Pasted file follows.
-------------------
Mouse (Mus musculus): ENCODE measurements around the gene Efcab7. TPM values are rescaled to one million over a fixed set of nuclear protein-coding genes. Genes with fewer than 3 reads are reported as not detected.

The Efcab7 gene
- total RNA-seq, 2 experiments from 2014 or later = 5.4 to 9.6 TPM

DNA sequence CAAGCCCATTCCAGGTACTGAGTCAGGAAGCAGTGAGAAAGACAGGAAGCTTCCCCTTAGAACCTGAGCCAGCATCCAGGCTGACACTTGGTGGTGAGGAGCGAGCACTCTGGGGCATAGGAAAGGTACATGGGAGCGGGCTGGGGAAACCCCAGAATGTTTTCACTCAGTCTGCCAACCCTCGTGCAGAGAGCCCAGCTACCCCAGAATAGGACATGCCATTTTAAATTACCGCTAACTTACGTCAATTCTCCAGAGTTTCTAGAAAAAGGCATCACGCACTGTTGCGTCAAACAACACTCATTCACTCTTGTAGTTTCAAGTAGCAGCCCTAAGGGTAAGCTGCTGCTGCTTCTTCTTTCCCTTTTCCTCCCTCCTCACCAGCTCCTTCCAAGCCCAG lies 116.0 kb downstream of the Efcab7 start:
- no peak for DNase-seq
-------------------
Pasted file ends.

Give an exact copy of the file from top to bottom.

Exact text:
Mouse (Mus musculus): ENCODE measurements around the gene Efcab7. TPM values are rescaled to one million over a fixed set of nuclear protein-coding genes. Genes with fewer than 3 reads are reported as not detected.

The Efcab7 gene
- total RNA-seq, 2 experiments from 2014 or later = 5.4 to 9.6 TPM

DNA sequence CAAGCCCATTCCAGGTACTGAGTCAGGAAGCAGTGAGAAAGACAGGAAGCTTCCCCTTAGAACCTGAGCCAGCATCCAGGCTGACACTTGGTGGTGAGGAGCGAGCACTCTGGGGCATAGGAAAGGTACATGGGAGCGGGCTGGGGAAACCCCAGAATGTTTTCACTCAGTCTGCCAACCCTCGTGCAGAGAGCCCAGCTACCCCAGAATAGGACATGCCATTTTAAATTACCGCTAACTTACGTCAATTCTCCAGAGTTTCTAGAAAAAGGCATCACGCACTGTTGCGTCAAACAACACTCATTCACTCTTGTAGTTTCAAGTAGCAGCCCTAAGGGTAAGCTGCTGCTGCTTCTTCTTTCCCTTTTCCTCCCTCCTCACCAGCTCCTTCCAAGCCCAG lies 116.0 kb downstream of the Efcab7 start:
- no peak for DNase-seq